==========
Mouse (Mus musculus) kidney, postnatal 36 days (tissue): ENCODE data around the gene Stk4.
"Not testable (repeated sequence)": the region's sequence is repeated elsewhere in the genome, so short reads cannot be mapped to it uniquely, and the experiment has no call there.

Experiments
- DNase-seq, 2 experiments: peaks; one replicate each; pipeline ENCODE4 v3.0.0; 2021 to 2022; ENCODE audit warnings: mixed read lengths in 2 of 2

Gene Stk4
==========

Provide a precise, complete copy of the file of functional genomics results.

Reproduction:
Mouse (Mus musculus) kidney, postnatal 36 days (tissue): ENCODE data around the gene Stk4.
"Not testable (repeated sequence)": the region's sequence is repeated elsewhere in the genome, so short reads cannot be mapped to it uniquely, and the experiment has no call there.

Experiments
- DNase-seq, 2 experiments: peaks; one replicate each; pipeline ENCODE4 v3.0.0; 2021 to 2022; ENCODE audit warnings: mixed read lengths in 2 of 2

Gene Stk4